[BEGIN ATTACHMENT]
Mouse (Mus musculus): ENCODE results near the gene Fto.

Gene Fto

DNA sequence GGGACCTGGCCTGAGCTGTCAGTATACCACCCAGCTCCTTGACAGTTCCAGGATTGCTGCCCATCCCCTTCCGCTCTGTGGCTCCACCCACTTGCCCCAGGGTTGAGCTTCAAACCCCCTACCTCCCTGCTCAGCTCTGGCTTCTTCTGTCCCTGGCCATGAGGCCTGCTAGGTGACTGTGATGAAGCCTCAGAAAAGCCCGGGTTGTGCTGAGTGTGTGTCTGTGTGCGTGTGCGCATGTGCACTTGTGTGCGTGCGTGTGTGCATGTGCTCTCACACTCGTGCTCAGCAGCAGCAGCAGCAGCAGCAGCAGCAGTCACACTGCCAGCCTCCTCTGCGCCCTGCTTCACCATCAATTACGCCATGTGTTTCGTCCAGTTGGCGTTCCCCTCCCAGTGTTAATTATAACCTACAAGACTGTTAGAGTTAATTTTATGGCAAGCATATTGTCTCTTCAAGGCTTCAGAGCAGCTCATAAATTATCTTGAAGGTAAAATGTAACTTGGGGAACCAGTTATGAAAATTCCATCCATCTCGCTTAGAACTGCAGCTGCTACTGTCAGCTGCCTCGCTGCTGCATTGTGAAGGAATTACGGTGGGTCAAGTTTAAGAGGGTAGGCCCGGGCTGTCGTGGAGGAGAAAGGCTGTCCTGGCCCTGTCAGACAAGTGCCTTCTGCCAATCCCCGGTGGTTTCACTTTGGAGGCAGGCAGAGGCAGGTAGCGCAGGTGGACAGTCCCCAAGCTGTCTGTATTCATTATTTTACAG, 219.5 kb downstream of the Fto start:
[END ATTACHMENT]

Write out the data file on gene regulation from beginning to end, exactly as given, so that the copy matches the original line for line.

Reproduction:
Mouse (Mus musculus): ENCODE results near the gene Fto.

Gene Fto

DNA sequence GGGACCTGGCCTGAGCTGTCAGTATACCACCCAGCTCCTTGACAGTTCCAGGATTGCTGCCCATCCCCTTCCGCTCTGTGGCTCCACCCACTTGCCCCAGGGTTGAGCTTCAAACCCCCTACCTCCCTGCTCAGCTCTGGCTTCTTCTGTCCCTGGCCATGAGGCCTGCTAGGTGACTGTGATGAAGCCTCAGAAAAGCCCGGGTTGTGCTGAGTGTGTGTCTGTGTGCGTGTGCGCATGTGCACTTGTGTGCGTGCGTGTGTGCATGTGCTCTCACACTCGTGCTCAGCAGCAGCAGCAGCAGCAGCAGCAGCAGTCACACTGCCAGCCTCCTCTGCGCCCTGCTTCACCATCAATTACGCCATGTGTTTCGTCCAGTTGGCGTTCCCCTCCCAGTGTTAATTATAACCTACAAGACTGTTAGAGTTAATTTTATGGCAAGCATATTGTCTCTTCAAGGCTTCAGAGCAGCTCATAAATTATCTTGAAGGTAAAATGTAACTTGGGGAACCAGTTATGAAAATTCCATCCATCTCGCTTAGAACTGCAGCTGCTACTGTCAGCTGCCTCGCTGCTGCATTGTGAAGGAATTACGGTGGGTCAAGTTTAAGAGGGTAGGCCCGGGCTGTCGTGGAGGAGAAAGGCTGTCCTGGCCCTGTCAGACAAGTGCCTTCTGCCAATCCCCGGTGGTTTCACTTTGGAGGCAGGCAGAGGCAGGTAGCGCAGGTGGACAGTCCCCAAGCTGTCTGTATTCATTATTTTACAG, 219.5 kb downstream of the Fto start: